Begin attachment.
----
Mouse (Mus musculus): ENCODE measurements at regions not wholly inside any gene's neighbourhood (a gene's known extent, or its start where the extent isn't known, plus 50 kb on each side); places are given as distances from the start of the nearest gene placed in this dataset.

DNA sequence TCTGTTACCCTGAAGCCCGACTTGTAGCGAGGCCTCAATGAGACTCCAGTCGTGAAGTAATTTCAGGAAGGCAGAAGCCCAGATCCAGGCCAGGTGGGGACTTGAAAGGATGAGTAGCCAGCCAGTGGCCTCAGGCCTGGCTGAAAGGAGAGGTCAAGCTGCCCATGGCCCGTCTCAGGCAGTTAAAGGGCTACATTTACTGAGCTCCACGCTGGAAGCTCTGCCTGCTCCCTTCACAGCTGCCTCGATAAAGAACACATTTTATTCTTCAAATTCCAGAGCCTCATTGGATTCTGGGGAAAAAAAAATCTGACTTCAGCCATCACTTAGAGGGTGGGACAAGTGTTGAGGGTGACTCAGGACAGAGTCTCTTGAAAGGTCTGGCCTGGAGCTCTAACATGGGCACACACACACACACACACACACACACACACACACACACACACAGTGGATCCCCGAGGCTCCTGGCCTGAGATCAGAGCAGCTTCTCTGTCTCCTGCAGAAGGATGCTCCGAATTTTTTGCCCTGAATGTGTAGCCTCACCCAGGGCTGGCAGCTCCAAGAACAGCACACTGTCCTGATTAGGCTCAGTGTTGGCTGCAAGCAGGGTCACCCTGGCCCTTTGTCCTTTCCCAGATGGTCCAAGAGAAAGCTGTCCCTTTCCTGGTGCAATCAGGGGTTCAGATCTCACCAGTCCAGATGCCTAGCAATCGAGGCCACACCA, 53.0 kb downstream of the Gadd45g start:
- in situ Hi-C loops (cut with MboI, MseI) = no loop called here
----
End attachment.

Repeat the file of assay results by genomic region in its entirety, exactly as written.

Mouse (Mus musculus): ENCODE measurements at regions not wholly inside any gene's neighbourhood (a gene's known extent, or its start where the extent isn't known, plus 50 kb on each side); places are given as distances from the start of the nearest gene placed in this dataset.

DNA sequence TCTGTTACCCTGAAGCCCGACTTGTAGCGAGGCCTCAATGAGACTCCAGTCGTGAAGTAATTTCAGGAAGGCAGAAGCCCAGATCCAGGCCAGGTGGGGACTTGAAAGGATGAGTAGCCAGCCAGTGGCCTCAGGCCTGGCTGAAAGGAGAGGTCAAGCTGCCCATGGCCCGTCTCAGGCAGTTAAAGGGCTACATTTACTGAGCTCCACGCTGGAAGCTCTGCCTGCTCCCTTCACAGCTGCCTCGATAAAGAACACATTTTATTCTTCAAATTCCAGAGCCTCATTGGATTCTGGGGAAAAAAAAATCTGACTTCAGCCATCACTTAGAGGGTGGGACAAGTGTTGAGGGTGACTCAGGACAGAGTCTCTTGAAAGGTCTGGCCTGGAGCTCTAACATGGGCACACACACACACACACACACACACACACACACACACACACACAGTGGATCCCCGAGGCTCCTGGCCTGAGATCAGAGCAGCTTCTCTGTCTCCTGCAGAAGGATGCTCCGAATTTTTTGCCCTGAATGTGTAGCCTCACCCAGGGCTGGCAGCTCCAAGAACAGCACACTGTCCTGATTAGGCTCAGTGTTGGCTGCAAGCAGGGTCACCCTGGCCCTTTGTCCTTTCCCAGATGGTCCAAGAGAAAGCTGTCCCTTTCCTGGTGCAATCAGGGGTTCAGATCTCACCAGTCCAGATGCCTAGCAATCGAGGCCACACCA, 53.0 kb downstream of the Gadd45g start:
- in situ Hi-C loops (cut with MboI, MseI) = no loop called here